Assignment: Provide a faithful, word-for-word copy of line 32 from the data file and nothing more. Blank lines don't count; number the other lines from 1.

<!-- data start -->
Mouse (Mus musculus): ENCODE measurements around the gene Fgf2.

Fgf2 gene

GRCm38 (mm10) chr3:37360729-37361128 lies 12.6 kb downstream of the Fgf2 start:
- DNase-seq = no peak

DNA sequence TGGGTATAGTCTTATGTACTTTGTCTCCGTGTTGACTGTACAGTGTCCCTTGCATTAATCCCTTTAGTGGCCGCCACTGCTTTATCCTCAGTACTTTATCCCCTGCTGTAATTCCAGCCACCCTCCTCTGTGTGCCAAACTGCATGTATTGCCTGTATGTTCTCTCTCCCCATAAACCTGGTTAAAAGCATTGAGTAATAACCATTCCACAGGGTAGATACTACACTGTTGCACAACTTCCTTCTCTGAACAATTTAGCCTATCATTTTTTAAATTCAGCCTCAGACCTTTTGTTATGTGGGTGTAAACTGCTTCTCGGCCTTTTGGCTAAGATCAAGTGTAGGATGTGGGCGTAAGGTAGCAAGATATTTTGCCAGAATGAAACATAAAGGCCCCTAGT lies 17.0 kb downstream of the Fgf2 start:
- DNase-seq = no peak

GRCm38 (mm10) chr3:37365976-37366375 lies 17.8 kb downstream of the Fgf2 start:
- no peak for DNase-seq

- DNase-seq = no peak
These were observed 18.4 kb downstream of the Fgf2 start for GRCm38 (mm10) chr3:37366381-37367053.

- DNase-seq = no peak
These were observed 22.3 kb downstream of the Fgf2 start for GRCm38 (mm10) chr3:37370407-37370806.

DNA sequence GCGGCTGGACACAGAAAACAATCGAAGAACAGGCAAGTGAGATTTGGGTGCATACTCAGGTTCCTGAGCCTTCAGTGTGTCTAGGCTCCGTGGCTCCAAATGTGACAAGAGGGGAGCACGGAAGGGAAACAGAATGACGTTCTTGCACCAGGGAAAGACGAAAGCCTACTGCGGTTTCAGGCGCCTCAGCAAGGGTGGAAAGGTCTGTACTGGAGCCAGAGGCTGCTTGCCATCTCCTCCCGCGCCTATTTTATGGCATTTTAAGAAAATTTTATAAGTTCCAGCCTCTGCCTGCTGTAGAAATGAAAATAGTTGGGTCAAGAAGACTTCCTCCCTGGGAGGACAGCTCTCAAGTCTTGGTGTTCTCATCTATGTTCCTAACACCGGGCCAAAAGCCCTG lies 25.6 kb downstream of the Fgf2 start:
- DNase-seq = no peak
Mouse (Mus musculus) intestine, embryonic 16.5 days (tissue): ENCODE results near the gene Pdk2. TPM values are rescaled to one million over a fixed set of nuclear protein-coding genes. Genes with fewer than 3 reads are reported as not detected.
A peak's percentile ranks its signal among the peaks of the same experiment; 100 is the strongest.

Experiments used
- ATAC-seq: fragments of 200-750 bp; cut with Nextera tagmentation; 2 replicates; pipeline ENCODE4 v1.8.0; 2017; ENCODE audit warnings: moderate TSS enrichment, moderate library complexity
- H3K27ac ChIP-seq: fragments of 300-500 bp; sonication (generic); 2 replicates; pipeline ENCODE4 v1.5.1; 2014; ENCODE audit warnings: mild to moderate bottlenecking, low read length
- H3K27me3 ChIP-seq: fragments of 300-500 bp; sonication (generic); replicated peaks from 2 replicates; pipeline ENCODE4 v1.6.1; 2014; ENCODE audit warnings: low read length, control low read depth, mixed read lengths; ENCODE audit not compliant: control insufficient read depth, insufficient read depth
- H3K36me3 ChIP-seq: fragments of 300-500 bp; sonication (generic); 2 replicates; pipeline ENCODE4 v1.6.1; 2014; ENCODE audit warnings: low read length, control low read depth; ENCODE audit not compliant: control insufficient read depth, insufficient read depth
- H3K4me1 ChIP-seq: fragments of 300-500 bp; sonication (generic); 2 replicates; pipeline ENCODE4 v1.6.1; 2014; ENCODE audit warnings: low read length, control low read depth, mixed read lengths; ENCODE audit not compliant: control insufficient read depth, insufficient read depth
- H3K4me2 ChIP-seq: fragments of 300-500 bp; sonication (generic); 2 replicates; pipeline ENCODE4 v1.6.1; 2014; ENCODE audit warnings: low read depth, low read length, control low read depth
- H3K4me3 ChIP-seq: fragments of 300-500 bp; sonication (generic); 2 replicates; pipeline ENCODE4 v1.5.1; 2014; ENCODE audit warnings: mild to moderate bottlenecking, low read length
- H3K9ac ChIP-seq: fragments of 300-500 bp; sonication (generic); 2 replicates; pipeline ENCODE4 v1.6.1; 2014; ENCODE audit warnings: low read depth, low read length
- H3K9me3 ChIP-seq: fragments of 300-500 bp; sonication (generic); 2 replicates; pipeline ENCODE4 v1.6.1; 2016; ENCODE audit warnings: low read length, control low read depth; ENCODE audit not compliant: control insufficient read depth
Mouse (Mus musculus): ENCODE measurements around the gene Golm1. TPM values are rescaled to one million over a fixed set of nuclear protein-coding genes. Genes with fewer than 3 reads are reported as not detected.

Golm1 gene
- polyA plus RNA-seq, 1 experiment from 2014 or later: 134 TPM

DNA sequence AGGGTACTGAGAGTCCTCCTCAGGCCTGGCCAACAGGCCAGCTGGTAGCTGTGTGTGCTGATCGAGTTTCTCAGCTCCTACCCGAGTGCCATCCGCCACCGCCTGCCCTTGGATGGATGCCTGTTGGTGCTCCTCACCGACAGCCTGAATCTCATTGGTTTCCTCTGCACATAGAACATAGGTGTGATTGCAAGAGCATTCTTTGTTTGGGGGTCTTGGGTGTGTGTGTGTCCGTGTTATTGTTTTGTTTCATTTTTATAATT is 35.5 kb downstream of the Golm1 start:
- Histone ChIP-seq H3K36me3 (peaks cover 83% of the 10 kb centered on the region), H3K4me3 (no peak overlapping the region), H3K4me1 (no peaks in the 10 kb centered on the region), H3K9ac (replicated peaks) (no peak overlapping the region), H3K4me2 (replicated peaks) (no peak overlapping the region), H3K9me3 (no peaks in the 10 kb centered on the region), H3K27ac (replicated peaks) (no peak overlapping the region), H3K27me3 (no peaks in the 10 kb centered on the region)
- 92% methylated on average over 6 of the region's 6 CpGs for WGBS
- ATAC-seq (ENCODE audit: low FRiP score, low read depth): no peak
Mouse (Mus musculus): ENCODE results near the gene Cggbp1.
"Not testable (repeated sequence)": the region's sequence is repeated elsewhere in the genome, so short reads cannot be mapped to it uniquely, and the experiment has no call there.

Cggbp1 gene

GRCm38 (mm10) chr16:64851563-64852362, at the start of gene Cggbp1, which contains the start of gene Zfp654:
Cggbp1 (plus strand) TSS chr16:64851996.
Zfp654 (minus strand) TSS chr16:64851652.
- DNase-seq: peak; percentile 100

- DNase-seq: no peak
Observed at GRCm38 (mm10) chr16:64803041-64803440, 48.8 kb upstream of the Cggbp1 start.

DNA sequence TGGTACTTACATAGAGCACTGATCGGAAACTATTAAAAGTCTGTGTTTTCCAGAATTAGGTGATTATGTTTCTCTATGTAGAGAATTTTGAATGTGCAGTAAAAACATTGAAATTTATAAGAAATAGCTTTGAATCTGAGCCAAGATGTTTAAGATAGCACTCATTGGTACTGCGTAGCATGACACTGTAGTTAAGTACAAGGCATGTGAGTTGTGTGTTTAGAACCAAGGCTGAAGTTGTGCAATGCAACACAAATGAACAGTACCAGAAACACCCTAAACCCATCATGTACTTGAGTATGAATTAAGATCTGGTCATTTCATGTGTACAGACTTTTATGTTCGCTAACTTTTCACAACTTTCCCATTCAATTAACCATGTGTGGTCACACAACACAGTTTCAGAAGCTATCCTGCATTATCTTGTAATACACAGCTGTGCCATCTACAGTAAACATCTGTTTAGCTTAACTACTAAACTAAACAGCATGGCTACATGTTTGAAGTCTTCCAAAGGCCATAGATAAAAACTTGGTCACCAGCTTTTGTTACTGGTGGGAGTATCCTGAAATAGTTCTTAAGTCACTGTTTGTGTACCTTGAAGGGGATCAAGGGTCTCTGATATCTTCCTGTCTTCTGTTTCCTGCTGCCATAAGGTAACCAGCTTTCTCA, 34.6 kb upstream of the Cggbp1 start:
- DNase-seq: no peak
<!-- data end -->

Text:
- 92% methylated on average over 6 of the region's 6 CpGs for WGBS